CRA compliance

With more smart devices in businesses and homes, the European Commission is looking to ensure an adequate level of cybersecurity in every product used within member states, with regular security updates throughout the product lifecycle. To help business leaders and consumers identify compliant products, the CE marking will appear on any product or software that meets the requirements. The CRA applies to products that connect to the internet, for example smart TVs, WiFi routers, smart fridges and video cameras.

Although the Act is being deliberated by the European Parliament and Council, and likely won’t come into force until 2024 at the earliest, Hanwha Vision is already following the guidelines with the CRA owing to the comprehensive cybersecurity processes it has implemented.

Vendors must also show that they are conducting regular risk assessments to identify, assess, and mitigate any risks to their network. This is something that Hanwha Vision’s Security-Computer Emergency Response Team (S-CERT) regularly carries out, including penetration testing and security checks.

Hanwha Vision’s products are all designed and developed with security in mind, with UL CAP Certification in the Wisenet 7, Advanced System On Chip (SoC). To further improve security for all of its users, Hanwha Vision regularly publishes potential threats and vulnerabilities as part of an open disclosure policy, and provides users with information about their products’ security features and how to use these.

The tip of the cybersecurity iceberg

The latest legislative moves by the EU are part of wider efforts to promote cyber resilience through policymaking, innovation grants, and more. It shows a clear focus by the European Commission on securing products and services against cyber-attacks; partnering with manufacturers that place cybersecurity at the core of their product design will help organisations future proof their operations in Europe.

It’s vital, therefore, that users choose a video manufacturer that goes above and beyond in securing its products and software – cybersecurity is not an area where ‘good enough’ is sufficient. The risks and costs of a data breach are simply too great to justify choosing cameras with substandard cybersecurity. Partnering with a manufacturer that constantly scans the landscape for new threats and vulnerabilities ensures your video system remains ahead of the game in maintaining compliance.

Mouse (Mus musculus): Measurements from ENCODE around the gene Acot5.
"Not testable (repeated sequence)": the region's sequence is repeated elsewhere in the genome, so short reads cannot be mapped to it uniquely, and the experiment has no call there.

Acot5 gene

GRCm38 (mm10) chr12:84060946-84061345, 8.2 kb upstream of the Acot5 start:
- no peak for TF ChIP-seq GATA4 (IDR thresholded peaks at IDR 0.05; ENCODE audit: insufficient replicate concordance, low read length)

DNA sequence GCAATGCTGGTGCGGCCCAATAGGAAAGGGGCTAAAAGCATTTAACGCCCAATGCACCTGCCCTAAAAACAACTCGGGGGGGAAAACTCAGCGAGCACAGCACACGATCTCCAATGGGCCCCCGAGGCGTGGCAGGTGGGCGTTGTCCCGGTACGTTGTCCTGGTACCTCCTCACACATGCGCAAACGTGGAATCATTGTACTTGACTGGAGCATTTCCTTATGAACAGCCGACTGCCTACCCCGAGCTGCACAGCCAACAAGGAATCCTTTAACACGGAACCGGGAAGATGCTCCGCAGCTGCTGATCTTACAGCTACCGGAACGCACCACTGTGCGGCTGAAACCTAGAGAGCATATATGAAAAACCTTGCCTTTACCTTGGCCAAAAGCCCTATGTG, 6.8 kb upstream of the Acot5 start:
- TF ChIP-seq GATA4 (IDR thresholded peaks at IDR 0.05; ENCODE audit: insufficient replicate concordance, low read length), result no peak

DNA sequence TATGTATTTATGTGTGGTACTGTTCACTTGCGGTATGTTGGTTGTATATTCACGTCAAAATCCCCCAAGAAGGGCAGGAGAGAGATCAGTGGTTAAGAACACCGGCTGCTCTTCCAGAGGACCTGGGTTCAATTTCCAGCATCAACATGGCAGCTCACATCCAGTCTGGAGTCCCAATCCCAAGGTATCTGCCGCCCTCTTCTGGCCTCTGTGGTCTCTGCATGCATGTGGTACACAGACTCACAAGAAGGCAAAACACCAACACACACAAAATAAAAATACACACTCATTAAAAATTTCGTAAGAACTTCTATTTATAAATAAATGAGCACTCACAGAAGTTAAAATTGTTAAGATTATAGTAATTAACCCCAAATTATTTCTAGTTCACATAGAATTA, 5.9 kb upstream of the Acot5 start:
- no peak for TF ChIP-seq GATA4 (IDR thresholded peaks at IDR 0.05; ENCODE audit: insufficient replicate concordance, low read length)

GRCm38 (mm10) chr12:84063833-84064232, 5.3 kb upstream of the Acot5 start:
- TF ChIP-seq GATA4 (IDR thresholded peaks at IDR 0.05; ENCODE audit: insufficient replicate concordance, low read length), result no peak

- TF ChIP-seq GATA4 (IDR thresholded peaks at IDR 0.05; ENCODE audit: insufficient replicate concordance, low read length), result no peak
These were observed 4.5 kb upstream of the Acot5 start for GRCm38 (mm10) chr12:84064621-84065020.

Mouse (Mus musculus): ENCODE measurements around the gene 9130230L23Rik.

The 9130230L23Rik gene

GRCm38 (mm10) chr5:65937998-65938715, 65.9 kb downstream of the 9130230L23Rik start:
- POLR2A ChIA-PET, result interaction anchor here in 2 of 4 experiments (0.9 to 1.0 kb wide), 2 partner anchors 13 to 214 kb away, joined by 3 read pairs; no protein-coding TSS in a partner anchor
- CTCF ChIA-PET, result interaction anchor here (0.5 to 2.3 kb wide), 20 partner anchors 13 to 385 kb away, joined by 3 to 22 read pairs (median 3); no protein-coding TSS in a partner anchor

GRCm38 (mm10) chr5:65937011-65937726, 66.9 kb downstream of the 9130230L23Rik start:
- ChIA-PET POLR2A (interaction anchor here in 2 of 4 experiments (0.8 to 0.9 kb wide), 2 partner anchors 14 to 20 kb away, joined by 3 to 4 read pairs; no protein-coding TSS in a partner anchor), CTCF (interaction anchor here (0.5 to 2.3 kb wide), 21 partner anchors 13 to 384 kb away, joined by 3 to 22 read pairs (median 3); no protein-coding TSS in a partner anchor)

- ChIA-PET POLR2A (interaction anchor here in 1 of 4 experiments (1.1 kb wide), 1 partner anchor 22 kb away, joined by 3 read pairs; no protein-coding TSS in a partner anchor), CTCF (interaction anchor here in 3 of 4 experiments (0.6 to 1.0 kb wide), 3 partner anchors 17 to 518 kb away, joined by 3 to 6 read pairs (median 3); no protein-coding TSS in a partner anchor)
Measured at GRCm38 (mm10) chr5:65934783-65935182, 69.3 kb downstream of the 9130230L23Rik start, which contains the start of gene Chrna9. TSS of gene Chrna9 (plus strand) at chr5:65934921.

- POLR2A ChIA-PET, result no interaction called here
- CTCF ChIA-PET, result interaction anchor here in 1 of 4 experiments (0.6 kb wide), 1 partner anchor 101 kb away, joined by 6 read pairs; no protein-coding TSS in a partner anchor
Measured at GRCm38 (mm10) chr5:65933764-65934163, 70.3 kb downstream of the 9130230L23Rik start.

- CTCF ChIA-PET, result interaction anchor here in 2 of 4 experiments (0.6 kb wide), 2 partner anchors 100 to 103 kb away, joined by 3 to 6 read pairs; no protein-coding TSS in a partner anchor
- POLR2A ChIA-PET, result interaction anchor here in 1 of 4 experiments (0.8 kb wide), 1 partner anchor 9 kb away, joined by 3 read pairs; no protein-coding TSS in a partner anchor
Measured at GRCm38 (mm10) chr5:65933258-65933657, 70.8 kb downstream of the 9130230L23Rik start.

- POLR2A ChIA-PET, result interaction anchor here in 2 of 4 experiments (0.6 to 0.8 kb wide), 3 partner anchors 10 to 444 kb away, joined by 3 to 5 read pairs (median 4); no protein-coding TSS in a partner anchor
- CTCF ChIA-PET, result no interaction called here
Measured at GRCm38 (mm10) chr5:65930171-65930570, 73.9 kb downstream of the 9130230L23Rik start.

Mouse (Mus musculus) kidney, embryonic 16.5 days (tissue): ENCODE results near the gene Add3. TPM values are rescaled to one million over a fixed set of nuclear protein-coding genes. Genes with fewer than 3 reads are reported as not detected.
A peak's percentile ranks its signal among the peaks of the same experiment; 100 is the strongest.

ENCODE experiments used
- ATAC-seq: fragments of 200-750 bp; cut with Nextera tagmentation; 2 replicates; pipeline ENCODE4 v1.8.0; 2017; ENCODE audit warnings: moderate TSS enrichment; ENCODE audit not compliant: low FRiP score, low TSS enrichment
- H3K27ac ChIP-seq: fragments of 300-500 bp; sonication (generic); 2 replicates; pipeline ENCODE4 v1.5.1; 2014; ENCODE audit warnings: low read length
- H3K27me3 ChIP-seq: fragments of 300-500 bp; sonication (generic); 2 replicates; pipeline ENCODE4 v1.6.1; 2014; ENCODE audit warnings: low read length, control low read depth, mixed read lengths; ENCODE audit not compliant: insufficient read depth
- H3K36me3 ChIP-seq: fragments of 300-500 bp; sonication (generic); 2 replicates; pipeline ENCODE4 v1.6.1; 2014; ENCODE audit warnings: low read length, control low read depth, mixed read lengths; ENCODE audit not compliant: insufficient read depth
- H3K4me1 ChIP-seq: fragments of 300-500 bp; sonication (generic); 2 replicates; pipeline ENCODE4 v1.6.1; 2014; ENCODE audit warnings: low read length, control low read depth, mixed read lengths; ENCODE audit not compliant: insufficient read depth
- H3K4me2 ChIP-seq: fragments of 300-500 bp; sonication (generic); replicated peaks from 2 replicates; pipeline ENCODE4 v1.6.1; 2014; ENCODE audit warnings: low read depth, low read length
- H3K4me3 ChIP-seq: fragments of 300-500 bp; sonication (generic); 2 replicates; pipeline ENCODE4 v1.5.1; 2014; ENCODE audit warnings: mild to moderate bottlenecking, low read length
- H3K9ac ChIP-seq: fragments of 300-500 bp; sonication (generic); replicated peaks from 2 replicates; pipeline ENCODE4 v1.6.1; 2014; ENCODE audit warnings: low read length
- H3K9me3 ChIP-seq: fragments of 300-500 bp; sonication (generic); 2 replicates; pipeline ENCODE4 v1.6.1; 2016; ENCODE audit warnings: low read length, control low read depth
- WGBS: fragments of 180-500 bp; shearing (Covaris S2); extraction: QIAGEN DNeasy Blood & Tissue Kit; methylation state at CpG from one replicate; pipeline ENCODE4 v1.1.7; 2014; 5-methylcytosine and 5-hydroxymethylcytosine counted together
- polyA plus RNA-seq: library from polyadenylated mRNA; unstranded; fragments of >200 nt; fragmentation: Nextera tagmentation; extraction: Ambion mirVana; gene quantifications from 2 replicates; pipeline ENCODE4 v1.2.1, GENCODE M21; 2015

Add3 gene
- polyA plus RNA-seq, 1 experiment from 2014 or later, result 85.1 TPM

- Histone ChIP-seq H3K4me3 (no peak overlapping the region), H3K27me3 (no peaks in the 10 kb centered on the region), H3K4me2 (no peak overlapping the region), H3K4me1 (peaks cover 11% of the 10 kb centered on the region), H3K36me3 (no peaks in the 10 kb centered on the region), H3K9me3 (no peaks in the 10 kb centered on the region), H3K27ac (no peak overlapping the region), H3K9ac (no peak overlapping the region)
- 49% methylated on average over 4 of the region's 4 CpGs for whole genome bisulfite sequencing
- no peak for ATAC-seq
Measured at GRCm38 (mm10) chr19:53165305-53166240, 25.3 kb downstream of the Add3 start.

The importance of credentials and policies

To obtain peace of mind that your video network is as cyber-secure as possible, looking for a few ‘trust marks’ in your manufacturer should be part of every selection process. You need to see clear evidence of their commitment to cybersecurity, not just in product design but across all operations, culture, and even thought leadership. Security policies, including vulnerability responses and incident handling/reporting, are basic requirements.

Certifications including UL CAP (UL Cybersecurity Assurance Program) and NDAA (National Defense Authorization Act) compliance, or accreditations such as the UK’s Cyber Essentials scheme can provide further confidence. In particular, since NDAA compliance requires manufacturing companies to avoid manufacturing in, and using silicon chips and other components from blacklisted countries, it can be an important indicator of the cyber-resilience of a manufacturer’s supply chain.

Finally, knowledge and resource sharing, as well as contributing to the CVE vulnerability library (Hanwha Vision is a CVE Partner), can show a long-term commitment to improving cybersecurity. Hanwha Vision is proud to have been hardening its security measures and contributing to cybersecurity best practices across the UK and Europe for many years.

A future trust mark?

Similarly to NDAA compliance, the CRA and NIS2 are becoming another point that decision-makers can use to determine a manufacturer’s cybersecurity commitment. Seeking out vendors that are proactive in their approach and that take a multi-faceted strategy in securing products, will serve you well long-term as cyber-attacks become more commonplace, complex, and costly. Giving you the freedom and flexibility to invest in the best CCTV solutions for your organisation without introducing a weak link into your network.